COLUMBIA, SC (WIS) - Columbia police have made a third arrest in the murder of former legislator Frances Rawl, who was found dead in his home on Woodlawn Avenue Tuesday night. Investigators also expect to make a third arrest in a burglary that turned deadly.
Cynthia Leola Morrow, 17, was arrested Friday and charged with being an accessory to burglary. Police say she drove 18-year-old Jesse Ray Lane and a 15-year-old to Rawl's home in exchange for a percentage of any money taken during the crime.
Lane was arrested at his home in Hopkins around 8:30pm Wednesday, and the juvenile turned himself in Thursday afternoon. Both teens have been charged with burglary and murder. Lane is being held at the Alvin S. Glenn Detention Center, and the 15-year-old is being held in the detention center's juvenile section. Police did not release the juvenile's name.
Investigators believe the teens entered the 91-year-old's residence with the intent to commit a robbery. Once inside, police say Lane repeatedly struck Rawl in the head and face with a heavy blunt object.
Columbia police officers responded to the 1000 block of Woodlawn Avenue around 4:45pm after someone reported a body being found. Rawl's grandson, Les Rawl, says he got worried when Rawl didn't show up for work at the family business. Les found the body inside the house. He says when he went in the house it was a scene straight out of a horror movie.
"We got here and discovered an elderly gentlemen deceased inside the residence," said Capt. Scott Desrochers.
Rawl was a decorated veteran and former lawmaker. The South Carolina House clerk says Rawl served in the House from 1947 to 1948 and from 1951 to 1952. Rawl also owned the Sedgewood Country Club in Hopkins.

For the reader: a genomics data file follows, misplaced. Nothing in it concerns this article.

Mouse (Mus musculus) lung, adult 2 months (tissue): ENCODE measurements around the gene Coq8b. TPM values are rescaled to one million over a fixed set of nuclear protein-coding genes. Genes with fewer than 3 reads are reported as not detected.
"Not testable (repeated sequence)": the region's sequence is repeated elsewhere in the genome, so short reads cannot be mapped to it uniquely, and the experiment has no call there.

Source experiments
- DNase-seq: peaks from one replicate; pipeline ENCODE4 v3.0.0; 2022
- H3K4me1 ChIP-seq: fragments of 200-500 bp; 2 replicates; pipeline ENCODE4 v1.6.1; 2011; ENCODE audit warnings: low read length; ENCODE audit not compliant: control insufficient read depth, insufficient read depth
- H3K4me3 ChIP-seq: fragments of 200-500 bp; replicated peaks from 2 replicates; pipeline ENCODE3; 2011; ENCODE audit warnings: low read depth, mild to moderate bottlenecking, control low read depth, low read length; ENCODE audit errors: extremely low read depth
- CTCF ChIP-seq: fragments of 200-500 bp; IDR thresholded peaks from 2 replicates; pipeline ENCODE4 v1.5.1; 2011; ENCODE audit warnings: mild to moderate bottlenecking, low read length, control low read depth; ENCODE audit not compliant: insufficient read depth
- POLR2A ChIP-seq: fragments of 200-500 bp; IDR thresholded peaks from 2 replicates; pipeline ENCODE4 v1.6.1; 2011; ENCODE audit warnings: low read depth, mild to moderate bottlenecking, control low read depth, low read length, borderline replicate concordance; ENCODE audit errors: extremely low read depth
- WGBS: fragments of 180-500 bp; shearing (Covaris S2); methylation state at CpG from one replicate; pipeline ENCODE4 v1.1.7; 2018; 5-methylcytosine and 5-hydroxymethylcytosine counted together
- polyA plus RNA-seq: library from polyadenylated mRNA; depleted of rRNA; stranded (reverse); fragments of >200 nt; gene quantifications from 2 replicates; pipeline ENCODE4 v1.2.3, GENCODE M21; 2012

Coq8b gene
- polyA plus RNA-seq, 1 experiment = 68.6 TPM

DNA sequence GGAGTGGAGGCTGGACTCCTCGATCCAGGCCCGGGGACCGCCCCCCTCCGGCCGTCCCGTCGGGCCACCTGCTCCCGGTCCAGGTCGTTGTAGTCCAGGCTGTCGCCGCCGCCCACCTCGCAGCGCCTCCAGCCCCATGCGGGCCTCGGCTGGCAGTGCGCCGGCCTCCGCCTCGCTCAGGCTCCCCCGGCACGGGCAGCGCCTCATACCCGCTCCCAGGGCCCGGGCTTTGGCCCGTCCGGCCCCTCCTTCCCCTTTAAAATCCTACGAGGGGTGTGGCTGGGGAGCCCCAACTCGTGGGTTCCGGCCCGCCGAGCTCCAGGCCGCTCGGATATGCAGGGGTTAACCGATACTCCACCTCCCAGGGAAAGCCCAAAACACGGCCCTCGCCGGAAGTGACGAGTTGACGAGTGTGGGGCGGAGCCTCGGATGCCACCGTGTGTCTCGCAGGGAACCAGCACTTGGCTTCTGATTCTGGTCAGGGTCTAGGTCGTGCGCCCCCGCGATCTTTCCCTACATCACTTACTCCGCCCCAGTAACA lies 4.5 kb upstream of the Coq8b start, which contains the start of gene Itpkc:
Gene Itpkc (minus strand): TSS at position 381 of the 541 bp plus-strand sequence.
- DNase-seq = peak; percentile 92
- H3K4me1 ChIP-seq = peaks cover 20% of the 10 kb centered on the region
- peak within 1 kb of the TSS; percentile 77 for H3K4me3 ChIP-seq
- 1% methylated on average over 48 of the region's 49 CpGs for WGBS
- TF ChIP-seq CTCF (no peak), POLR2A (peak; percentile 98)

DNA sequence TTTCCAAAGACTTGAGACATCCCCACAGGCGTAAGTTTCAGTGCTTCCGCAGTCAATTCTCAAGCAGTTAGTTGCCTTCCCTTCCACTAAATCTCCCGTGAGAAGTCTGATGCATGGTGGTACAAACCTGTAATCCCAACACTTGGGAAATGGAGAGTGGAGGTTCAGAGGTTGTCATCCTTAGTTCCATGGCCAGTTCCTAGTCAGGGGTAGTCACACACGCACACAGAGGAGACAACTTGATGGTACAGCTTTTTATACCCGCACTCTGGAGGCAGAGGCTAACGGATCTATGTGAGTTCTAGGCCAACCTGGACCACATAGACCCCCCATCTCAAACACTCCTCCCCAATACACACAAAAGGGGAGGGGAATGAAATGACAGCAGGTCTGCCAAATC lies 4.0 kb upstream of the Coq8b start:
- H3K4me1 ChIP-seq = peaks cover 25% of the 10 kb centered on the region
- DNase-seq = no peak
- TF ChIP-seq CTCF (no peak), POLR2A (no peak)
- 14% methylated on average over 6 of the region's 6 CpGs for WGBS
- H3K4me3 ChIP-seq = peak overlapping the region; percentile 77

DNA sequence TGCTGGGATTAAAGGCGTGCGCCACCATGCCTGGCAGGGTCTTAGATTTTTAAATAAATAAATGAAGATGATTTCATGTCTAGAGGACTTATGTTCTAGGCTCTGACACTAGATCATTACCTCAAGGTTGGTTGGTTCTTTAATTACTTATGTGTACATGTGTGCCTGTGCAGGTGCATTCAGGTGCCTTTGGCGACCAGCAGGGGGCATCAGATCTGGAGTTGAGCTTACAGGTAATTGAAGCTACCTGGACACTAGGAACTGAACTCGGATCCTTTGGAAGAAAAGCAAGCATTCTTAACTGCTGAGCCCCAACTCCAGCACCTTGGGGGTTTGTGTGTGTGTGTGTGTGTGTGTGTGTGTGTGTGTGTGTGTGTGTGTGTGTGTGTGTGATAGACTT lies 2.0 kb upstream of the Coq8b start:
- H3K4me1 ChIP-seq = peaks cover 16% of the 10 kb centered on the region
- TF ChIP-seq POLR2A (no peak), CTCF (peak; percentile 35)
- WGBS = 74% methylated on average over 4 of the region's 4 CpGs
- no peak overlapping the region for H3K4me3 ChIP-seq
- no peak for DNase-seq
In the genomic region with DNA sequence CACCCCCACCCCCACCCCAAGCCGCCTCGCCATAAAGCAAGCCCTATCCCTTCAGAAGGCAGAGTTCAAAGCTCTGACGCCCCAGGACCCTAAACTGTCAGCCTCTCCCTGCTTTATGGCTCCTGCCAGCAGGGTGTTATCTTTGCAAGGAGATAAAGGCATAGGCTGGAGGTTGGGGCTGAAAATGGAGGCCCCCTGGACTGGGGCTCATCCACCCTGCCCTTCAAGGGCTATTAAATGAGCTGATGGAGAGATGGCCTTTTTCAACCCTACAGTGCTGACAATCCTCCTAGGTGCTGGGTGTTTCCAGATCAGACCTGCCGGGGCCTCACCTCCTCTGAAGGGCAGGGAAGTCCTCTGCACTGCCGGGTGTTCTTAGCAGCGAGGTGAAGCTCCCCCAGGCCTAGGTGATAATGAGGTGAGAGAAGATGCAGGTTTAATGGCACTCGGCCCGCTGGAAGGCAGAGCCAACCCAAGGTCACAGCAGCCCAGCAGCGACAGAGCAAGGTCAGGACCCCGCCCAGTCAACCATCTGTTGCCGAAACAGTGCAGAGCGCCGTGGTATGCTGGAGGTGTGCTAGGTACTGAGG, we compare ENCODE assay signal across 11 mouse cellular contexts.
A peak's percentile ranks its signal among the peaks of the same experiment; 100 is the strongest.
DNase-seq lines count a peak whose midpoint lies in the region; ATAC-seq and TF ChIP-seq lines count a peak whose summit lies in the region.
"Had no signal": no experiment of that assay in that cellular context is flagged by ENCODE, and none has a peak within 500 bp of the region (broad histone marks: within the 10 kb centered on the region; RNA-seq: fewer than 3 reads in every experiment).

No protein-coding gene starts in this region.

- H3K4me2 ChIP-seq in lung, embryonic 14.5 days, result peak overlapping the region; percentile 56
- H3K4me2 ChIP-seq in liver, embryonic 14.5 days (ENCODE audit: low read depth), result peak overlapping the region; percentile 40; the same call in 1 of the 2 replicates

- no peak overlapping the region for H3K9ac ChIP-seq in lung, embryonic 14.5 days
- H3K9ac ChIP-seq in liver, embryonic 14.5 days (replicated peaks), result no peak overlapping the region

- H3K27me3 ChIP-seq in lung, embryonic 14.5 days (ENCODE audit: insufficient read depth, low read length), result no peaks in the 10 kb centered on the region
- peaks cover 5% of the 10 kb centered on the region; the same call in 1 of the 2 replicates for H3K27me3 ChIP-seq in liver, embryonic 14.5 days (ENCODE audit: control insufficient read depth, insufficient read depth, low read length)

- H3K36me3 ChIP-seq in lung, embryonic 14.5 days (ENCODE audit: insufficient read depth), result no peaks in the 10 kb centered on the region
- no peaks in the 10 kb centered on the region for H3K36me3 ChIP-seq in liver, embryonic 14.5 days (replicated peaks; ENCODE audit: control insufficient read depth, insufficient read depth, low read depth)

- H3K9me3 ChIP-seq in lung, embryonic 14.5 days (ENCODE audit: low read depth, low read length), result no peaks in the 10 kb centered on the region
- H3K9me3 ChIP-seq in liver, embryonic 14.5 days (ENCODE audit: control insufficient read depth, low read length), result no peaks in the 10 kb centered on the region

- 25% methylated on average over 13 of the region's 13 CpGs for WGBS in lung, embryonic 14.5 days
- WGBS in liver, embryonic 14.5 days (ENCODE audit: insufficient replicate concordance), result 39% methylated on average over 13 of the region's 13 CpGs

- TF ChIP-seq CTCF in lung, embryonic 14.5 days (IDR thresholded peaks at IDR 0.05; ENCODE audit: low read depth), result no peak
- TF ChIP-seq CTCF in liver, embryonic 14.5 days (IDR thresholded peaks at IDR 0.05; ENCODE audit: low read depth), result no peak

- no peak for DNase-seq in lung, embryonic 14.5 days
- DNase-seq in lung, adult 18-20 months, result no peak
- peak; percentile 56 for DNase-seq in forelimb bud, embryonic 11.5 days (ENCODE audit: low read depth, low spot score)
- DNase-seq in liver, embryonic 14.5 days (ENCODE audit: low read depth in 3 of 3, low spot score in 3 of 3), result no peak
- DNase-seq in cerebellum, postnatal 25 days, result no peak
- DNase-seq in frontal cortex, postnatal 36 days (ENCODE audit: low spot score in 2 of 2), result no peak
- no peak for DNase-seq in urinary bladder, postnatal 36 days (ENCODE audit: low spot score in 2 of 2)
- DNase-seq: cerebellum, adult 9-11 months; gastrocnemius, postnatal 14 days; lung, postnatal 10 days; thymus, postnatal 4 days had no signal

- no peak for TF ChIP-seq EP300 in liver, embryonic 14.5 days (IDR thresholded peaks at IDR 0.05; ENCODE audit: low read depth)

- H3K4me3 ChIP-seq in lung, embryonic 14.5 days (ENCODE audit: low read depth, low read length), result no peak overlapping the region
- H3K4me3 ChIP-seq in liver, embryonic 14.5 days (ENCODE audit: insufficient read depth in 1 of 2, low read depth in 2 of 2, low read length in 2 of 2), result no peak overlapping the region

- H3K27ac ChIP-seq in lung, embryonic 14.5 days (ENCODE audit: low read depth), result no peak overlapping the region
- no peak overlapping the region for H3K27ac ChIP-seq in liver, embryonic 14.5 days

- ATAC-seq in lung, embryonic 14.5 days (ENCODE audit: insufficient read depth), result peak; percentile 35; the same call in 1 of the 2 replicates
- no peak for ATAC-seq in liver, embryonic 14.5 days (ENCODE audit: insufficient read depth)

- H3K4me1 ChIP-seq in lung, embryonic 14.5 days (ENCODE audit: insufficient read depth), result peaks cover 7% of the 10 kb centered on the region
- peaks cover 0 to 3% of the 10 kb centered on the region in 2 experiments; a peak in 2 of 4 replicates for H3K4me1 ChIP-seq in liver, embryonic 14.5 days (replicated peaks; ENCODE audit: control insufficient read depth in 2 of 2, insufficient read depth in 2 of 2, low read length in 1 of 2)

Les said his grandfather never liked the camera or the attention. "He was not a finer things in life kind of guy, he was a 'I am blessed to have what I have and not stress over anything' guy," said Les.
"I haven't closed my eyes, I stared as a blank wall for six hours last night," said Les.
Rawl was killed at the modest duplex where he lived. But he didn't have to live there -- he likely could have lived anywhere he wanted. "Unbelievable, you'd never know he had anything to do with the golf course, he had anything to do with anything," said a neighbor. "You saw him on the street, you'd think he is living below the poverty line."
Rawl worked the cash register, and now Les manages the greens he used to play on as a kid. And soon the golf course no one knew was Rawl's may go to someone else. "If it's his will, there's nothing that would make me happier," said Les.